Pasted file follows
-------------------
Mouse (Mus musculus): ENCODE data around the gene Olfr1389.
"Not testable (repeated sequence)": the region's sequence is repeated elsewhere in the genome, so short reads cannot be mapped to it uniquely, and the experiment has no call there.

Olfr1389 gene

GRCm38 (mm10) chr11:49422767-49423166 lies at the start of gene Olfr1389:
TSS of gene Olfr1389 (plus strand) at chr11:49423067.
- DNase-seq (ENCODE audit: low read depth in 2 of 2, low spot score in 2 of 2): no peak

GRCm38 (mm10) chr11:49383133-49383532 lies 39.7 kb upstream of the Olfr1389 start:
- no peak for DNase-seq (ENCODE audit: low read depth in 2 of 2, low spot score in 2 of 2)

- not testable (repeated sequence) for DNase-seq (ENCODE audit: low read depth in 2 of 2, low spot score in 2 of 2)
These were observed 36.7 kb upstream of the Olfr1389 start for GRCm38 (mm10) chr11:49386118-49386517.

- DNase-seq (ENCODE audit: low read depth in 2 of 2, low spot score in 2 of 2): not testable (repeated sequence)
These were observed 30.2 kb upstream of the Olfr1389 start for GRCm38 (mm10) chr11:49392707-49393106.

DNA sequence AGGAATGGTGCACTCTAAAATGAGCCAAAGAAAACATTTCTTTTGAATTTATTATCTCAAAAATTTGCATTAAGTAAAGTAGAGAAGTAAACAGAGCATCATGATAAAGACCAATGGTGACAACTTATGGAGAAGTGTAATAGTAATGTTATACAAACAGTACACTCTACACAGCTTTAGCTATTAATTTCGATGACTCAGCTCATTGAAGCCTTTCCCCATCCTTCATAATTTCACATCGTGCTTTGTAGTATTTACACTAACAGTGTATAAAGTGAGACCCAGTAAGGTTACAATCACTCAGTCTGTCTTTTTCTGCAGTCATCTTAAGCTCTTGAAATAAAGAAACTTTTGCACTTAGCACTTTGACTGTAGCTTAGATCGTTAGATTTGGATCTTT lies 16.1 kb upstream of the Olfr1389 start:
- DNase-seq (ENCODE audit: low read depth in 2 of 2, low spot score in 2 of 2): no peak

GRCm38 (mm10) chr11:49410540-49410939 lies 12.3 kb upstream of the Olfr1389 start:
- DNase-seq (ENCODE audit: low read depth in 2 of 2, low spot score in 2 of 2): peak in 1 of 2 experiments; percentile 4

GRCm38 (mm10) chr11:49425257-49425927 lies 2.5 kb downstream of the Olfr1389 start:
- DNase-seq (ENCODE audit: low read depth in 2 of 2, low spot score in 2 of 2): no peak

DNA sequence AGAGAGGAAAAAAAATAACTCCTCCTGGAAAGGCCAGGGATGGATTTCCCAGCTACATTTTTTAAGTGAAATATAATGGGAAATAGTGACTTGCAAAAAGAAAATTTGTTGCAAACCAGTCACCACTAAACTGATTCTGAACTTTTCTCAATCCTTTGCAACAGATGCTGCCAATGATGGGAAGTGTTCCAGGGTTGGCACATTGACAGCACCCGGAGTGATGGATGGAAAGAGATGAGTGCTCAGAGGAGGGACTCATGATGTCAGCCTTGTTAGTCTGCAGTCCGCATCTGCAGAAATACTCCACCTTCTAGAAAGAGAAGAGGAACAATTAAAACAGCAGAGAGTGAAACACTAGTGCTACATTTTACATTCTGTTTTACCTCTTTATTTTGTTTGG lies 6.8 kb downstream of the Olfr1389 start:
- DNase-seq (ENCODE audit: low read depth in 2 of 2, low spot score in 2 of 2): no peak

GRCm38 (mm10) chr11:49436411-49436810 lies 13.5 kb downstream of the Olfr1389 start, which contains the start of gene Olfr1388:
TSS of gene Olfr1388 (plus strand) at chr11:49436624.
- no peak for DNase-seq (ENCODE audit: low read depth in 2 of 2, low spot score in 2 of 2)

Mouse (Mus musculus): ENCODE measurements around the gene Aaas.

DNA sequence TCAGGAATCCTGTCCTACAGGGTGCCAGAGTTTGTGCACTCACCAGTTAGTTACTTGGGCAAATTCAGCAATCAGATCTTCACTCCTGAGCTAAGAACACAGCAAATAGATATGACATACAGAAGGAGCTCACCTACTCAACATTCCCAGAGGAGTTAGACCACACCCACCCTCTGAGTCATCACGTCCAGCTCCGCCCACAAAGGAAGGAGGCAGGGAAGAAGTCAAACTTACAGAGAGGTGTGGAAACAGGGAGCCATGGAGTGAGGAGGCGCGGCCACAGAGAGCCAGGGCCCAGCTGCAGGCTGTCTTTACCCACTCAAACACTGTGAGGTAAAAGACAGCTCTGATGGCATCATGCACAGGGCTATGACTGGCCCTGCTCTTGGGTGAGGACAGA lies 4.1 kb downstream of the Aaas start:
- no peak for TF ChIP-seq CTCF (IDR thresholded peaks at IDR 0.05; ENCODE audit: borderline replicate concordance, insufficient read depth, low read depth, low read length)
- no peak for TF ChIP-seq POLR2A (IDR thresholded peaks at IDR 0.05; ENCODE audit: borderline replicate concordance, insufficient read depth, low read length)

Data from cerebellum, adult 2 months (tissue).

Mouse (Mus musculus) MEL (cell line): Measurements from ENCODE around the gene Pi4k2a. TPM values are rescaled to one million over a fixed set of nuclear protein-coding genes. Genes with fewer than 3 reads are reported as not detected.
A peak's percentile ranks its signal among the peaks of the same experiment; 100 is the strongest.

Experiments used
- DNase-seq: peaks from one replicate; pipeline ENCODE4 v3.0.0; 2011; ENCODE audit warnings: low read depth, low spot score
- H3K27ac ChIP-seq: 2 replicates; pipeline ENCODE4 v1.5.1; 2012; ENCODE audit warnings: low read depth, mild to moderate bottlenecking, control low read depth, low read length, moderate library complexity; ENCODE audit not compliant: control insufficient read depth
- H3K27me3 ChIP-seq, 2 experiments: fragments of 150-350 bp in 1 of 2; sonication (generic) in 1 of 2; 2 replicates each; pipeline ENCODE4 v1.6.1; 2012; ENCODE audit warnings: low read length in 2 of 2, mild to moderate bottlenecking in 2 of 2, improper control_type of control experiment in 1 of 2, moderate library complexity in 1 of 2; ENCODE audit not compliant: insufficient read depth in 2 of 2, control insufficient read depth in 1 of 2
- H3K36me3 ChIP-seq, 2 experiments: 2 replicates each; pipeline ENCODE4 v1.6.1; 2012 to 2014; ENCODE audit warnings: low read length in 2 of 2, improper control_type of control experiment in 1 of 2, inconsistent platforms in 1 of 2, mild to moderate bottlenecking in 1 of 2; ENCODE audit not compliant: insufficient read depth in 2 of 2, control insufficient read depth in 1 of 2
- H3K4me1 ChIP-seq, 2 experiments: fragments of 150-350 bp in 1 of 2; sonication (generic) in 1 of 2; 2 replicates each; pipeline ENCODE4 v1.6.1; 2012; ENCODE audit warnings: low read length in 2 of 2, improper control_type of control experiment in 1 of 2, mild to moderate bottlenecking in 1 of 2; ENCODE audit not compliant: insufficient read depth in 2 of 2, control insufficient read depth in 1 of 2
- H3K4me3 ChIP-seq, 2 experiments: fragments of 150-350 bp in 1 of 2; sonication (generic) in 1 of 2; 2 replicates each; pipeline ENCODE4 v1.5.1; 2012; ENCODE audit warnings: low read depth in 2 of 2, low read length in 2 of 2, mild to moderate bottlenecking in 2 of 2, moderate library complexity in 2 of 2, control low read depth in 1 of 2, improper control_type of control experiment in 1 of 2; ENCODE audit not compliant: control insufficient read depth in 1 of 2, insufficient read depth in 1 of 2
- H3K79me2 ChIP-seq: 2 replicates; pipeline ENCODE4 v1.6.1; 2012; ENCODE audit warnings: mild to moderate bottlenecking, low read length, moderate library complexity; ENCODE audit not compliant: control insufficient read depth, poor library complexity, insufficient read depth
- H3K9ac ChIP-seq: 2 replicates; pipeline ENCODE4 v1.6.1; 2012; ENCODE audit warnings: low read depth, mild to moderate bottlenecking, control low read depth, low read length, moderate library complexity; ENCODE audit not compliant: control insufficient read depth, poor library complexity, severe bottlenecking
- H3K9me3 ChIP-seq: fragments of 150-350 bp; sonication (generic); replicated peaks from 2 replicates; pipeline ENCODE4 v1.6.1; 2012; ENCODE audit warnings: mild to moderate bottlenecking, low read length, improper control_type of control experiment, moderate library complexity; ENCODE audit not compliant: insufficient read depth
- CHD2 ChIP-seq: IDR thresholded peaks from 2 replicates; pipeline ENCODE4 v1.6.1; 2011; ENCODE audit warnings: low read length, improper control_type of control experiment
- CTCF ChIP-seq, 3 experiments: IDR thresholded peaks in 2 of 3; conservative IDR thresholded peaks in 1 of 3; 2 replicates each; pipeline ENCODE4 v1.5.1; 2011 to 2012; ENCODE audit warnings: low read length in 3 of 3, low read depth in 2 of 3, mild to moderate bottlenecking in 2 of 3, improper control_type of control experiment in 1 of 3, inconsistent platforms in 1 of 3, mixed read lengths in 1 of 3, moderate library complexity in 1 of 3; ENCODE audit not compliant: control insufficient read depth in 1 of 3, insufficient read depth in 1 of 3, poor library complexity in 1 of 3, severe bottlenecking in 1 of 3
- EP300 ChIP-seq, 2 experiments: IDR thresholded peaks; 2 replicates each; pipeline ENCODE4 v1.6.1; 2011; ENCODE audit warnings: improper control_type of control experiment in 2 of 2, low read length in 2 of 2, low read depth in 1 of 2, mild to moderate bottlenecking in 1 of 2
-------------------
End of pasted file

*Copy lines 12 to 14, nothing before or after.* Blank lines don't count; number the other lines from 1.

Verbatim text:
These were observed 30.2 kb upstream of the Olfr1389 start for GRCm38 (mm10) chr11:49392707-49393106.

DNA sequence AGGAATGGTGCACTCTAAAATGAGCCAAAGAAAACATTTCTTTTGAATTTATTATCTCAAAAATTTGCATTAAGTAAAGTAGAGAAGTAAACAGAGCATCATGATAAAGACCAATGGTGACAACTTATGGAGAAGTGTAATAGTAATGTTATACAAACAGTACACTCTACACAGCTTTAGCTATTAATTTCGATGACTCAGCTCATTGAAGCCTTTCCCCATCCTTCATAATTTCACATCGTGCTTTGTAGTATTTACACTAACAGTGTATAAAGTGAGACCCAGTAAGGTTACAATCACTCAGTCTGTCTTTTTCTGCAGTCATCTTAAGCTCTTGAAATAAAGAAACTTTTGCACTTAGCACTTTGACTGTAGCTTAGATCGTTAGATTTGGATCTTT lies 16.1 kb upstream of the Olfr1389 start:
- DNase-seq (ENCODE audit: low read depth in 2 of 2, low spot score in 2 of 2): no peak